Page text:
LivingSocial’s New Storefront Is a Consumer’s Playground

For all its growth over the past few years, the niche industry of deal-of-the-day websites has often felt impersonal-exchanging money with a colorful, neatly designed page for a coupon to be used in the brick-and-mortar world. While the final transaction is tangible, sometimes, it’s nice to know the middleman.

LivingSocial, the rapidly growing deal-of-the-day company based in Washington, is trying to fill in some of that gap with the opening of its new facility at 918 F Street NW. The old, Romanesque National Union Building, constructed in 1890, has been converted into a four stories of playrooms for LivingSocial to stage its more upmarket deals, including pop-up dinners, art classes, dance lessons, cooking seminars and live music. More directly, it also gives the company a tangible connection to its customer base.

Walking through the retro-sleek lobby as contractors finished installing floorboards, the company’s communications director, Maire Griffin, showed off the room’s original, ornate frieze which-thanks to one of many modern embellishments-now tops a wall plastered with video panels. A screensaver whirred on the display Monday morning, but once the venue later this week, it’ll give lobby-dwellers glimpses of what’s going on upstairs.

“It gives merchants a whole new way to interact with members,” Griffin said.

Behind the lobby is a nightclub-like room that opens up to a basement bar, all decked out in matte-black hardwood flooring. The first show, this Sunday, is an acoustic set by the jam band O.A.R. The live music schedule isn’t too heavy right now, and the bar will used more as a location for mixology lessons or as a starting point for a fancy food event.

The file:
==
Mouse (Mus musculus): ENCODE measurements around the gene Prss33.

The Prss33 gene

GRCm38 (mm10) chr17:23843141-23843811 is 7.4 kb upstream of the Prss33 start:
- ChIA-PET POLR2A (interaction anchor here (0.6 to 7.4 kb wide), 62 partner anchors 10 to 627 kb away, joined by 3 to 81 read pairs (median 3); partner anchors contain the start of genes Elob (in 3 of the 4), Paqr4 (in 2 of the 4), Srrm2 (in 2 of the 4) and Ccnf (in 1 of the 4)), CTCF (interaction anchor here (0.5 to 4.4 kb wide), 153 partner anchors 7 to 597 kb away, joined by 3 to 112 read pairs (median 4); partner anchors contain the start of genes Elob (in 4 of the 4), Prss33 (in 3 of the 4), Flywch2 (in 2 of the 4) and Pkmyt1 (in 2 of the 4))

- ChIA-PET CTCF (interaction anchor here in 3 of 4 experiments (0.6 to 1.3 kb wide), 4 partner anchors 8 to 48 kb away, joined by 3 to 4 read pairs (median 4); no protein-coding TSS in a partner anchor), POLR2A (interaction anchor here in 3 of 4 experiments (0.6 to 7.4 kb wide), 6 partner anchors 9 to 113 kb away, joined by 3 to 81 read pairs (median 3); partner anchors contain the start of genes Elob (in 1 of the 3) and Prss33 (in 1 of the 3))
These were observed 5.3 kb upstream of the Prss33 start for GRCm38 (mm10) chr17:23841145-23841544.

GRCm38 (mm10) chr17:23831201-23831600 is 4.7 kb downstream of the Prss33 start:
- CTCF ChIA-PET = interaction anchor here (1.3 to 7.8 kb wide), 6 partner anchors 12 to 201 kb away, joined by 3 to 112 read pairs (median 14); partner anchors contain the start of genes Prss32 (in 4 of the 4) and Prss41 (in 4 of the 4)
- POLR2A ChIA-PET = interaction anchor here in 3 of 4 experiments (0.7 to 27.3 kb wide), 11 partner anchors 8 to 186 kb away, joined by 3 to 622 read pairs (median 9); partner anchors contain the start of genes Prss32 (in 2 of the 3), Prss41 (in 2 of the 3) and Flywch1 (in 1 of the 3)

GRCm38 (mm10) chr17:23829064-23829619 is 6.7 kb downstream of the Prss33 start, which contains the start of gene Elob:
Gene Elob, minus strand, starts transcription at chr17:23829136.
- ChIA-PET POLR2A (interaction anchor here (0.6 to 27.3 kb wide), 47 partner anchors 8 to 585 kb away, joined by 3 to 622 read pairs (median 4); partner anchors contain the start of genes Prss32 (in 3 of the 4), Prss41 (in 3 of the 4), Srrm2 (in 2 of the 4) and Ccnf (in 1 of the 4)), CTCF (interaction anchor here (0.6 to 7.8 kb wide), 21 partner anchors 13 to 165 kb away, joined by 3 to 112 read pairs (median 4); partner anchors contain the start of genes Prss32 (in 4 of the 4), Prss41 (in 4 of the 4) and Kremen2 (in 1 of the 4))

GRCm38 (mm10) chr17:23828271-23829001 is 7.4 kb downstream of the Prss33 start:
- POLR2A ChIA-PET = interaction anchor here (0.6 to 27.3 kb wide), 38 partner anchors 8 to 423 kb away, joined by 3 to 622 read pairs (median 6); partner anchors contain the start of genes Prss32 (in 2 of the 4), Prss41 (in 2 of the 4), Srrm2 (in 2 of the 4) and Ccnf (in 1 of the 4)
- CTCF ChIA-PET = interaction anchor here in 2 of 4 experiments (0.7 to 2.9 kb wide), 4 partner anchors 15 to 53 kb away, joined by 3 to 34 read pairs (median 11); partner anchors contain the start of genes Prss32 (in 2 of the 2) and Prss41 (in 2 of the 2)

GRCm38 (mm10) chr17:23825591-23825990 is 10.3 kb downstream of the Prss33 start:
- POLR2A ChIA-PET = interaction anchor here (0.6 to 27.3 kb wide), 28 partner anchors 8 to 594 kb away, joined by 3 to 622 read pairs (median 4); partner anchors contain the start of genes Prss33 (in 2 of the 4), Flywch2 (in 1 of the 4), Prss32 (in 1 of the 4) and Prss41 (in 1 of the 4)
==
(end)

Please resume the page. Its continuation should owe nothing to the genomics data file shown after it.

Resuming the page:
Above the lobby is a lounge area that’ll likely contain more video feeds of the goings-on about the building. The waiting areas might feature demonstrations, Griffin said; those parts of the space are still in flux. In the rear of the second floor is the first of two “flex rooms”-studios that can be rearranged to accomodate any of the non-culinary offerings.

LivingSocial signed a longterm lease for 918 F Street last May, and started renovating about six months ago, Griffin said. The structure, which had been partially filled by offices, has been dramatically reconfigured, save that frieze in the lobby and the elevator, which is one of the last cage lifts in the city. Construction teams ripped out load-bearing mortar walls, replacing the building’s structural support with exposed gridworks of steel beams, about 240 tons’ worth, Griffin said. The floors are tiled in individually laid wooden slats placed on their side to reinforce the structure and add a bit of soundproofing, which will come in handy when a classroom is given over to, say, heavy-footed dancers.

“One hour we could do a tango class,” Griffin said, “and we could flip the room to make it a painting class.”

But it’s the third and fourth floors Griffin was most proud to show off, and for good measure. The culinary sections of LivingSocial’s new playground are where the company will sell its highest-profile deals, beginning later this week with a four-day pop-up restaurant by Mike Isabella, who will be testing out the menu for his forthcoming Mexican eatery, Bandolero.

For the chefs it’s recruiting-besides Isabella, the company has also lined up deals starring Frederick DePue of 42 Catering and Kyle Bailey and Tiffany MacIsaac from Birch & Barley-LivingSocial has built a commercial kitchen on par with any decent restaurant. Shimmering Viking ranges and Cres Cor refrigerators line the workspace, which is large enough to handle a full restaurant’s worth of sous chefs and line cooks.

“Everyone who comes in there is going to do something different, but for me it has what I need,” Isabella said in an interview.

On the other side of the floor is the cooking classroom, where LivingSocial’s roster of culinarily inclined business partners will teach the masses how to make chocolate or sushi or ramen, depending on the instructor. The kitchen area up front wouldn’t be out of place on a Food Network set, including the motion-capture cameras above the countertops that will follow the instructors around so that customers sitting way in the back of the basketball court-sized room can see on overhead televisions.

The dining room for the one-off restaurants is one flight up, and while nicely appointed down to the G

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